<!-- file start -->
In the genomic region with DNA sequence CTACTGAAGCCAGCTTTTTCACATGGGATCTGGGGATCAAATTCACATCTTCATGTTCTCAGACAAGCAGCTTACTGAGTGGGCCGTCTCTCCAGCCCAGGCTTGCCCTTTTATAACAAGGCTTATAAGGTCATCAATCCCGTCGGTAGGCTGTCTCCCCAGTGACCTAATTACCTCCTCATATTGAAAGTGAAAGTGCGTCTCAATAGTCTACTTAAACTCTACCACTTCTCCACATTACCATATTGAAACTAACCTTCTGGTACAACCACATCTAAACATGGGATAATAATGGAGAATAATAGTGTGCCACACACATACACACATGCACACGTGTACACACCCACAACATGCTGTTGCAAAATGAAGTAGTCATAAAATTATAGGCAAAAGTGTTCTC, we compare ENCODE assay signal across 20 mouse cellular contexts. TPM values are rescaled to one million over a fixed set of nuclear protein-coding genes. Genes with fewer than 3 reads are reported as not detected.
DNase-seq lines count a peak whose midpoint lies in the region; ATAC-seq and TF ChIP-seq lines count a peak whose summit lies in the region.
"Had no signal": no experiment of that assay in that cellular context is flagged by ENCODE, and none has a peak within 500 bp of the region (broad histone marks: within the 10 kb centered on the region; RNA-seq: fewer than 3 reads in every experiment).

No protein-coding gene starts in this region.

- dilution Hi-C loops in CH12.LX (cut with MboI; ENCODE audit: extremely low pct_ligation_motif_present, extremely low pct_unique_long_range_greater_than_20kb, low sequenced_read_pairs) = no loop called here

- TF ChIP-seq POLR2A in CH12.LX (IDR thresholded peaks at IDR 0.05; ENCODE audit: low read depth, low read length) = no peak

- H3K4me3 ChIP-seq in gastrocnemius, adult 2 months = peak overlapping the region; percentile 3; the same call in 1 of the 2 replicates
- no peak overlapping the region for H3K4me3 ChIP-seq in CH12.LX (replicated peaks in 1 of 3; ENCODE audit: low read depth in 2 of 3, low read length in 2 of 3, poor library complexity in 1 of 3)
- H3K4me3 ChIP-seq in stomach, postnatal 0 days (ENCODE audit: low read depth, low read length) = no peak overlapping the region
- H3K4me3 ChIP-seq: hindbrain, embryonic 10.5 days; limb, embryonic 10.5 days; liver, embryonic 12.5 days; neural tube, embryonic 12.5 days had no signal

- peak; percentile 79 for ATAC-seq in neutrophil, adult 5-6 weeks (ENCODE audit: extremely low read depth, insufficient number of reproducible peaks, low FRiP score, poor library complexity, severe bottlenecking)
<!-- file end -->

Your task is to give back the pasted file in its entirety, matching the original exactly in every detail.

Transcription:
In the genomic region with DNA sequence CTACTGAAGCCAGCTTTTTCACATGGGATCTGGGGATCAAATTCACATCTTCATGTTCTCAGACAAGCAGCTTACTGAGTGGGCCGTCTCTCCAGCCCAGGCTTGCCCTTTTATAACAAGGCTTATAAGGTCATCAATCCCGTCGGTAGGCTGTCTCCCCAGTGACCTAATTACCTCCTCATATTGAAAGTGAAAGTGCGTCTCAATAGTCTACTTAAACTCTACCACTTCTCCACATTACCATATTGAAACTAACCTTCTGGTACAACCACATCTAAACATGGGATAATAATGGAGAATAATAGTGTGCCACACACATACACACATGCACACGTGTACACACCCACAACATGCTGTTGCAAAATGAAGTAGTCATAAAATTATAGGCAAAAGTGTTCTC, we compare ENCODE assay signal across 20 mouse cellular contexts. TPM values are rescaled to one million over a fixed set of nuclear protein-coding genes. Genes with fewer than 3 reads are reported as not detected.
DNase-seq lines count a peak whose midpoint lies in the region; ATAC-seq and TF ChIP-seq lines count a peak whose summit lies in the region.
"Had no signal": no experiment of that assay in that cellular context is flagged by ENCODE, and none has a peak within 500 bp of the region (broad histone marks: within the 10 kb centered on the region; RNA-seq: fewer than 3 reads in every experiment).

No protein-coding gene starts in this region.

- dilution Hi-C loops in CH12.LX (cut with MboI; ENCODE audit: extremely low pct_ligation_motif_present, extremely low pct_unique_long_range_greater_than_20kb, low sequenced_read_pairs) = no loop called here

- TF ChIP-seq POLR2A in CH12.LX (IDR thresholded peaks at IDR 0.05; ENCODE audit: low read depth, low read length) = no peak

- H3K4me3 ChIP-seq in gastrocnemius, adult 2 months = peak overlapping the region; percentile 3; the same call in 1 of the 2 replicates
- no peak overlapping the region for H3K4me3 ChIP-seq in CH12.LX (replicated peaks in 1 of 3; ENCODE audit: low read depth in 2 of 3, low read length in 2 of 3, poor library complexity in 1 of 3)
- H3K4me3 ChIP-seq in stomach, postnatal 0 days (ENCODE audit: low read depth, low read length) = no peak overlapping the region
- H3K4me3 ChIP-seq: hindbrain, embryonic 10.5 days; limb, embryonic 10.5 days; liver, embryonic 12.5 days; neural tube, embryonic 12.5 days had no signal

- peak; percentile 79 for ATAC-seq in neutrophil, adult 5-6 weeks (ENCODE audit: extremely low read depth, insufficient number of reproducible peaks, low FRiP score, poor library complexity, severe bottlenecking)